Bhaane, under the new creative leadership of designer Nimish Shah, has undergone significant changes in a year’s time alone, becoming a homegrown powerhouse to reckon with

As the creative director of Bhaane for over a year now, how has the experience been and what’s been your biggest learning?

Bhaane is literally like a start up. So the hustle is real. We are building the infrastructure from scratch. So, everybody does everything. Like an entry level intern will come up with the most important textile development. So it’s multi-dimensional. We’ve just done one collection. The main collection comes now. Summer is going to be big for us. There’s a lot of momentum, there’s a lot of building up. Everybody is wanting to prove a point and build something. My biggest learning has been people skills, because earlier, with Shift, it was a selective bunch of people. So just manipulating the speed and pace for everyone has been the biggest learning and a challenge.

What’s been your inspiration for this collection?

The whole inspiration for Bhaane has been a steady inspiration for the brand and not necessarily each collection, because we do smaller developments on it, and it takes us a while to produce it. So there are smaller drops and capsules within this. We’ve got a very strong organic story coming out of this show. We had earlier announced the Godrej collab but now, we have more pieces within that — there are souvenir T-shirts, hand-medown sweaters, inspiration from the archives. So we’ve obviously got that logo placement thing going on and then we have the whole ’80s inspiration with sequin, ill-fitted pants and tiny dresses. It’s more like personalities talking down into each and every peg. For the Bhaane man, we have a fisherman jacket. There’s a utility thing going on and then there are these white pants, which are just cropped up. So again, it’s identifying a personality and extending that personality into what kind of clothes they would wear.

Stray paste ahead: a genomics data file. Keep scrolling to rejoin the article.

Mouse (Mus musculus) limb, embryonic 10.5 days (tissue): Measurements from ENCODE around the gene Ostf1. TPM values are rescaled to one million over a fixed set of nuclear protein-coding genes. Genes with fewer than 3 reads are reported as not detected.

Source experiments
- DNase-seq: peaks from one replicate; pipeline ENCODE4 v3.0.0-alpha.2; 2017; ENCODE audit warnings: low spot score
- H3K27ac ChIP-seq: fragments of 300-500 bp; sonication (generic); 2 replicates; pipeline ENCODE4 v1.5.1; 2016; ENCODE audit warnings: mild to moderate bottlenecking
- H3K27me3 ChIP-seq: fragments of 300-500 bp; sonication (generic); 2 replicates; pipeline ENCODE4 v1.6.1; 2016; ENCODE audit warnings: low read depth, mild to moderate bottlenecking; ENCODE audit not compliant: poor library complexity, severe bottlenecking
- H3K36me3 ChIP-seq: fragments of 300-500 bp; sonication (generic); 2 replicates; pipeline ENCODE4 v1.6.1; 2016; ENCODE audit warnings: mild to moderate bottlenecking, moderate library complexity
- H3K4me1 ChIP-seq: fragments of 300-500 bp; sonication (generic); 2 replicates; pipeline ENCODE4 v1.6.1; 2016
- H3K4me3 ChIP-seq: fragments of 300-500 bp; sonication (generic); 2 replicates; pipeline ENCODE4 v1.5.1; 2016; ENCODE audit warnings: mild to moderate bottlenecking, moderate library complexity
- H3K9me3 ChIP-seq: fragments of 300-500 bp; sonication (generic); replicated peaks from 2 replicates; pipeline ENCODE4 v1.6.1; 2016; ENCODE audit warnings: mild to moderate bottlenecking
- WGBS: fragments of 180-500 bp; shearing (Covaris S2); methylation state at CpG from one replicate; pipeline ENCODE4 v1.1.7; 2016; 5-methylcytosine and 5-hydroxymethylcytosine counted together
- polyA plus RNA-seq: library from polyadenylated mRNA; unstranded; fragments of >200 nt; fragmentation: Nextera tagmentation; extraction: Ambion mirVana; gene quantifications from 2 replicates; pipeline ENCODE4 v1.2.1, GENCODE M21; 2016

Bhaane is big on sustainability. What are some of the sustainable practices followed by the brand?

The way we are addressing it is, we’re looking at how we source, how we manage our wastes, how we handle our patterns. Sustainability evokes through design choices. We have artisan textiles, indigo dye and high-quality handloom. So, we’re doing very traditional notions of what sustainability means, but also addressing it in a large factory setup. We work with Shahi exports, who has got their labour laws in order, they have fair trade buying, access to better materials and better time facilities. So the hygiene within that and working with mills who understand all these things. That is our take on sustainability where, through our consumption patterns and buying patterns, we are causing a rise of a certain demand and promotion of a product, which we believe is truly an essence of India.

As a shopper, how can one practice sustainability?

I really feel awareness, buying less and knowing what you really want. It’s got nothing to do with buying cotton or khadi. It’s really about you. You could buy a polyester dress that fits you and will last you a long time. You could also swap your clothes with your friends. You know 90 per cent of impacts on sustainability are at consumption stage and not during design stage because once the T-shirt is made and manufactured and sold, it’s really about how well you take care of it.

What changes can Indian men make to their wardrobe?

For me, it’s not really about fashion, but rather it’s about getting your clothes right and it’s amazing how non-fashion boys are still so desirable in India since non-conventional dressing is in trend. So, it kind of works in their favour. We all fall into this ready-to-wear segment, but our country is not conducive for ready-to-wear because we have such varied sizes. So, understanding your size, understanding what works for you and trying not to be dramatic is key — there’s only one Ranveer Singh. But if you’re going to try fancy clothes, you better keep up with it and make that your thing.